BY SAMUEL GETACHEW
I was recently in Lagos to attend an event hosted by The Tony Elemulu Foundation. It was my first-time visiting the continent’s most populous nation and one of its most important. Nigeria, like a number of African nations, suffers a perception that is corrupt and sadly and something that is in its “national culture” as prominent American General Colin Powell once said. Sadly, this narrative is embraced by many people as famine and conflicts are with my native Ethiopia. This despite Ethiopia scoring an economical high and Nigeria is fighting corruption with bold initiatives against it, for both struggling to lure investors and tourist to meet the demands of some of the fastest growing populations in the world.
While in Lagos, a mere tweet I sent about my experience at Lagos International Airport managed to garner much attention having been re-tweeted more than 4000 times. I would like to address what happened to me and my colleagues without the word limits of social media.
I was in the country for less than 48 hours. When I flew there, I was given unsolicited advice how to act from friends. I was told not to give a reason to bribe Nigerian Immigration officials. I was told to leave valuables at home and not expose them to get “lost”. I was told to carry limited amount of cash and have everything in my carry-on luggage with a secured lock. I was told the immigration personnel would demand payments for favors and I would be delayed unless I paid them off.
I did not want to believe these assumptions. After all, the words of Colin Powell were said decades ago. I arrived at the Lagos airport with a group of journalists from a number of African countries. We had arranged a pre-arranged visa on arrival. As soon as we arrived, we were whisked inside a small room for two hours with immigration officers that were anything but professionals. Some were making fun of the accents of the Chinese who had arrived with us, while some looked down on us.
“Do you want to be sent back to your country”, they would say, when their expectation has not been met. We were overwhelmed by their arrogance. All we wanted was to be able to attend the forum and be give the visa that has been pre-arranged.
For two hours, we were whisked from room to room, to a foreign exchange office and to a computer café to produce irrelevant documents when asked. Some would demand money as “gifts”, while others would neglect to give us our change after accessing a Wi-Fi.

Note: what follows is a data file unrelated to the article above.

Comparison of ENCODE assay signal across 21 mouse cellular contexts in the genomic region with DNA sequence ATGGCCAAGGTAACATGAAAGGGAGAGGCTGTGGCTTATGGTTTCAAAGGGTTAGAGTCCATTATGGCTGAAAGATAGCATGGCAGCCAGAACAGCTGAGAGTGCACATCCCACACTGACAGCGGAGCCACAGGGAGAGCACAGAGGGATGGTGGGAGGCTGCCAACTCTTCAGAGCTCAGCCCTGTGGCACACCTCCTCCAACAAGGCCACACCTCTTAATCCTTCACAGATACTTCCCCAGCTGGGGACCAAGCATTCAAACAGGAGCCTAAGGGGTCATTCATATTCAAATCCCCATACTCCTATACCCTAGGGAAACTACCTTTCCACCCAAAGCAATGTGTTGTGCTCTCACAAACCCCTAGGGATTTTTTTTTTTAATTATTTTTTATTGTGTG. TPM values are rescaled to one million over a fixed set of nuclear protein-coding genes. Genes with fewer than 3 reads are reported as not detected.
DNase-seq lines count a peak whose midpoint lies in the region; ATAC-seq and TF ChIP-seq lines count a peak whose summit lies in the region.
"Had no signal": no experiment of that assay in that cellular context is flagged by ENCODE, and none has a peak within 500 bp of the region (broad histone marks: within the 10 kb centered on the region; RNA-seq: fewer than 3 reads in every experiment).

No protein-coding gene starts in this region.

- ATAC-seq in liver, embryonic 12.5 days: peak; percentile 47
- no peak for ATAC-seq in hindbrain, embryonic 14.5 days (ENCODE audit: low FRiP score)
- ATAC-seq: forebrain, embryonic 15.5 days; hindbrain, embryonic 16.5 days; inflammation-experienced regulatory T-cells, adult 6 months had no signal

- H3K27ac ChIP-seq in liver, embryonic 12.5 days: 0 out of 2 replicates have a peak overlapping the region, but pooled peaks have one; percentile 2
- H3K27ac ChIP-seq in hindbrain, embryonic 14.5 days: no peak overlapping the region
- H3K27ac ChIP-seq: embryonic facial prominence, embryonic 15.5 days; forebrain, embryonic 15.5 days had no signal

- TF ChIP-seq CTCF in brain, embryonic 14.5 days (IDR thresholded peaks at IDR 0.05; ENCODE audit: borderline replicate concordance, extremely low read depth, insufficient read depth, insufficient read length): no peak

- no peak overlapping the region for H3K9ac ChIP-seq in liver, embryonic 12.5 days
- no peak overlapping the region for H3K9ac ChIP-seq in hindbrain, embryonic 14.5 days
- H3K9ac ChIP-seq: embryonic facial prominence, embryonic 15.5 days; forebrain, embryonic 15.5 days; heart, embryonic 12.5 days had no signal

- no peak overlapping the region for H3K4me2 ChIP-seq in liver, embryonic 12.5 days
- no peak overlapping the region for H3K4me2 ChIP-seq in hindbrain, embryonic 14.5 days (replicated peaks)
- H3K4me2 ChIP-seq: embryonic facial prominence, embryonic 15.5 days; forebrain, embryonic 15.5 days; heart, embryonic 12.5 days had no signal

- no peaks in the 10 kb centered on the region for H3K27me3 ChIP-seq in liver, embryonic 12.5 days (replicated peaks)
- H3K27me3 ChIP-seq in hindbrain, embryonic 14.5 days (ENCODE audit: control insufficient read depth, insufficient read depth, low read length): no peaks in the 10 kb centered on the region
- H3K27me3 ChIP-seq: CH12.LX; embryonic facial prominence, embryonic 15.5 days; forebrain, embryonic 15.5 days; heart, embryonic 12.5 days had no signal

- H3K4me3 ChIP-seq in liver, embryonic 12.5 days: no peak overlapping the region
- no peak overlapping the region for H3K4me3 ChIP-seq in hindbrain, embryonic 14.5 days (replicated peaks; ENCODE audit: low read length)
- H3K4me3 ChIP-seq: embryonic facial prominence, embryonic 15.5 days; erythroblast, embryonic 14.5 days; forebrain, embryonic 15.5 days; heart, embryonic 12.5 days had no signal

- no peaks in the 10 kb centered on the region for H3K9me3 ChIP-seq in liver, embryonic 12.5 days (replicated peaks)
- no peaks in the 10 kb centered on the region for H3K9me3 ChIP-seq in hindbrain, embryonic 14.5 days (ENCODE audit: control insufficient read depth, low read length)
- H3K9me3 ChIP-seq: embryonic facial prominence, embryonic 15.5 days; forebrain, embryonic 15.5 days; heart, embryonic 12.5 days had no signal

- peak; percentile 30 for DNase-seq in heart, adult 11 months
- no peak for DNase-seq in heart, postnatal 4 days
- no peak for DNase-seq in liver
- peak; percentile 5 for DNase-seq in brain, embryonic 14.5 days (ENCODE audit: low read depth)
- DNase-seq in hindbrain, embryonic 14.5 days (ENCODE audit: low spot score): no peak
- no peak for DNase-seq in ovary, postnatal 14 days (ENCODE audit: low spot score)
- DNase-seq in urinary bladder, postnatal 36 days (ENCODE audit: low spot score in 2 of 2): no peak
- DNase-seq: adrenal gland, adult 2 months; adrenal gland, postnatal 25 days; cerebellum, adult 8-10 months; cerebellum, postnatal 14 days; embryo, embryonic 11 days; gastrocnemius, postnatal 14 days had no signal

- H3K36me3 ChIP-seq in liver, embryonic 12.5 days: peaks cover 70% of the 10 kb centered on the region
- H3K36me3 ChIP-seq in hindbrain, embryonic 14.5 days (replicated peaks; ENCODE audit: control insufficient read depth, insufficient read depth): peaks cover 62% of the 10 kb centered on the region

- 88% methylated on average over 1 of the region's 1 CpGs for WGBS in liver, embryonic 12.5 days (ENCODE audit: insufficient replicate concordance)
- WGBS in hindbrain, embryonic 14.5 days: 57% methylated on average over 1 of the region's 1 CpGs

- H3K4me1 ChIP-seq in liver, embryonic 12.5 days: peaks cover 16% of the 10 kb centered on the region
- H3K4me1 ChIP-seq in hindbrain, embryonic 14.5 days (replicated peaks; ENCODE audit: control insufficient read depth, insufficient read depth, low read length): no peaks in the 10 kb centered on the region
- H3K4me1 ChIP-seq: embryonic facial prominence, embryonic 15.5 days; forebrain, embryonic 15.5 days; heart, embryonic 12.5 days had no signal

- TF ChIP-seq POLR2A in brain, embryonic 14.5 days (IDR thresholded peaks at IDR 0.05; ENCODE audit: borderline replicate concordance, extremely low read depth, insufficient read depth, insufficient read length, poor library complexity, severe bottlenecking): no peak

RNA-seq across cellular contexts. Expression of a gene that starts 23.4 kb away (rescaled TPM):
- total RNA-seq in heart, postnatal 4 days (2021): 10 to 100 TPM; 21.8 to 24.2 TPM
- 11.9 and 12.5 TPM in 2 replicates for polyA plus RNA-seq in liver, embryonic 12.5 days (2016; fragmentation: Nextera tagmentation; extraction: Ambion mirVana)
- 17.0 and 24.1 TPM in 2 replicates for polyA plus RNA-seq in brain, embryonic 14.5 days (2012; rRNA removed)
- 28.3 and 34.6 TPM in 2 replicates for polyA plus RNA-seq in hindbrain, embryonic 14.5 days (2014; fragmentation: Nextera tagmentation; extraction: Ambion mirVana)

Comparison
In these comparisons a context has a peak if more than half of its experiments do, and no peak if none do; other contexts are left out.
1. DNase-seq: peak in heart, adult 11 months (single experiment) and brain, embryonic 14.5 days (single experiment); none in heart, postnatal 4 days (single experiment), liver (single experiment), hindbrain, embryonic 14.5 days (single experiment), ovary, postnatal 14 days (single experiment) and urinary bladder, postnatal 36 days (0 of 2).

After two hours, with some contemplating accepting the challenge of being sent back “home” as was suggested and a female journalist crying inconsolably and not sure how to bribe them so we can move forward with our plans, we were suddenly told our visa would be rendered.
The immigration officer that I went to pay to, told me, he was not in a position to collect the fee and pointed at a uniformed individual to pay to but asked for a “gift”.
He would finally come and hand us our passports and we were ordered to pay in cash. He would put our money with ease inside his own pocket. He would refuse to give us receipts when asked. He even would have the liberty to discount some of the fees, when some would protest.
An official fee of $75 had grown to $105 for me because of service charges. Shouldn’t the service charges be included in the actual fees, I wondered. A number of my colleagues would protest having paid twice, at the Lagos Airport and at Nigerian Embassy to deaf ears. “Welcome to Nigeria”, one of our colleagues in Nigeria for a second time, said.
In all of these, we wondered if government money should belong inside the pockets of an individual.
Since my tweet went viral, I have been communicated by the Office of Vice President in Nigeria and countless of Nigerians and friends of Nigerians, as I am, relieving their own nightmares at the Lagos Airport. Insults would also come my way, even being called a “terrorist” because of my tweet. Some of these tweets would be re-tweeted by account of the Nigerian Immigration.
Back at the Lagos airport, as I was met with a dozen individuals, including a representative from the Office of Vice President Yemi Osinbajo and the Nigerian Immigration office (some were secretly recording me) that was both overwhelming and humiliating and I was finally handed unofficial receipt with no official stamp for what I paid for.
All these government officials seemed to have been taken aback by what had happened. It seemed they cared more about the reaction to my tweet than helping construct a Nigerian society that is free of corruption. I was surprised it took the office of the Vice President to produce a document that should have been handed to me when I first asked.
If Nigerians really want to fight what is perceived about them and what is being experienced in their nation, the first place to fight it head on is at its airports, where first impressions happen and where a culture of extortion seems to be widespread.
Getachew sent in this piece from Ethiopia